Golden Ratio Defines New Class Of Variable Star

The underlying 'Strange Nonchaotic Attractor' of KIC 5520878 (Credit: Physics World)

Using data from the Kepler Space Telescope (KST), and specially devised ‘model-independent nonlinear analysis’ techniques, a team from the University of Hawaii have discovered a new class of variable star that has unique fractal (strange) behaviour never-before-seen outside a laboratory environment.  

Typically, variable stars (Cepheid/RR Lyrae) pulsate at a single frequency.  However, light curves of the new class have been found to exhibit fluctuations at multiple frequencies approximate to the golden ratio, φ (where φ ≈ 1.62): As the most irrational number, the golden ratio can have significant dynamical consequences,’ describe the team; ‘for example, by the KAM theorem dynamics with two frequencies in the golden ratio maximally resist perturbations. Furthermore, nonlinear systems driven by two incommensurate frequencies, forming an irrational ratio, and especially the golden ratio, exhibit distinctive dynamics that exist between order and chaos.’

A nonlinear dynamical system driven by an irrational ratio of frequencies generically exhibits a strange but nonchaotic attractor’, which has been found to exist in the RRc Lyrae star KIC 5520878, making it a model proto-type of the new class.

RR Lyrae star KIC 5520878 (Credit: NASA)

RR Lyrae star KIC 5520878 (Credit: NASA)

The team further expanded their non-linear technique to an additional five RR Lyrae KST objects: three exhibiting irrational, near golden ratio, pulsations and two with a rational ratio of 3/2; by comparing the two different classes, researchers found that only ‘golden stars’ displayed strange nonchaotic behaviour.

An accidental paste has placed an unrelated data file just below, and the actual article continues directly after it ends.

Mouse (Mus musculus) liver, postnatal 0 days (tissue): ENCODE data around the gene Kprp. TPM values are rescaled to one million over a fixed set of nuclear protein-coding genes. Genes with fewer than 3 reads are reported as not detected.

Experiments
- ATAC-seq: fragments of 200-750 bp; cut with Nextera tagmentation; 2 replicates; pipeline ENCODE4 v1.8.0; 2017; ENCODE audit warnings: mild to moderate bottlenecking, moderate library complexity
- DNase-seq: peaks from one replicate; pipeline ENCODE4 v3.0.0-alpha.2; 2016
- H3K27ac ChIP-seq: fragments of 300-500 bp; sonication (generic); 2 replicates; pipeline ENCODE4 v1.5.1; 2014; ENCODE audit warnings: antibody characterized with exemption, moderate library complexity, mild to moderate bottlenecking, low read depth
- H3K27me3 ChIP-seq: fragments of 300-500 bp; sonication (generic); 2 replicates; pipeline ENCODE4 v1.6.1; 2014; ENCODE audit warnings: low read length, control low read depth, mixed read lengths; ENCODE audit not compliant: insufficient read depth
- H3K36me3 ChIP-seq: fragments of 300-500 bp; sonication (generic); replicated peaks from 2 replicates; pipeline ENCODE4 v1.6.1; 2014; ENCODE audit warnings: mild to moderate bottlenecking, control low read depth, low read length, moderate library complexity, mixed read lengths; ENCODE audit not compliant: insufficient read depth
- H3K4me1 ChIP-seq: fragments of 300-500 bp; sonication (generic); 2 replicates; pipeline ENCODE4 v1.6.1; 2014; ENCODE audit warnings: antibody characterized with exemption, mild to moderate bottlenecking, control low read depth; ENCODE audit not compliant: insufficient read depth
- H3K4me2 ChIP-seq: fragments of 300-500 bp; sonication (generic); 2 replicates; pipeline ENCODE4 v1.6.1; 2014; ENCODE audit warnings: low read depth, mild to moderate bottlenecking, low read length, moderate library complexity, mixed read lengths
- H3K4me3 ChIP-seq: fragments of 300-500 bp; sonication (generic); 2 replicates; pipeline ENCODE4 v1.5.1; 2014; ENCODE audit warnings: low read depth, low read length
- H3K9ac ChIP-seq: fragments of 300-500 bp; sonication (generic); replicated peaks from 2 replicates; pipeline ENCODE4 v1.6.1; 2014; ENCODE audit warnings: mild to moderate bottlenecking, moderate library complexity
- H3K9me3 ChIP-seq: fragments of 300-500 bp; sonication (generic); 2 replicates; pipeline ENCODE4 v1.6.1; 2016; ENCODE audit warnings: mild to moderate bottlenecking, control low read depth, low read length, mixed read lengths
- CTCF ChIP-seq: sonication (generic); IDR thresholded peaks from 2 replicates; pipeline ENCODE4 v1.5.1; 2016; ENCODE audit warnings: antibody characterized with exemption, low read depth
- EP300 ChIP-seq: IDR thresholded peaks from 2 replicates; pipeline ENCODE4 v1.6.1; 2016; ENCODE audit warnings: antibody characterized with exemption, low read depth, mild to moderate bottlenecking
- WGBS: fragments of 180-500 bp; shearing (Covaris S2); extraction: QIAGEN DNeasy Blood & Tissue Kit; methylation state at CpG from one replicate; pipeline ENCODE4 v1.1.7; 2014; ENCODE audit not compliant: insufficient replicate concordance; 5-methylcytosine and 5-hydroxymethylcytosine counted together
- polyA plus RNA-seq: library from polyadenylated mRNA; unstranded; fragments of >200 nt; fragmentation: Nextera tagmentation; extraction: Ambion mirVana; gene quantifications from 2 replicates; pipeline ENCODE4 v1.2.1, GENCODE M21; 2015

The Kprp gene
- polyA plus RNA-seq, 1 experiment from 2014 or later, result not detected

The team predict that the new discovery will help refine the classification of variable stars. A host of potential ‘golden’ objects have been isolated by the OGLE and ASAS sky surveys, which should help realise this prediction as well as updating current interior models: ‘The strange nonchaotic signatures of variable stars like KIC 5520878 may elucidate phenomena like the Eddington valve mechanism thought to underlie their pulsations: variations in the opacity of the star might quasiperiodically modulate the normal hydrostatic balance between pressure outward and gravity inward, thereby generating light curves somewhere between order and chaos that the best models will need to reproduce’, conclude researchers. ‘The pulsating star KIC 5520878 may be the first strange nonchaotic dynamical system observed in the wild.’

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Paul Hattle

As a strong advocate for science and learning, I am a passionate supporter of the 'Campaign for Science and Engineering' (CaSE) Fellow of the 'Royal Astronomical Society' (RAS) Associate Member of the 'Institute of Physics' (IOP) & 'The Institute of Scientific and Technical Communicators' (ISTC)

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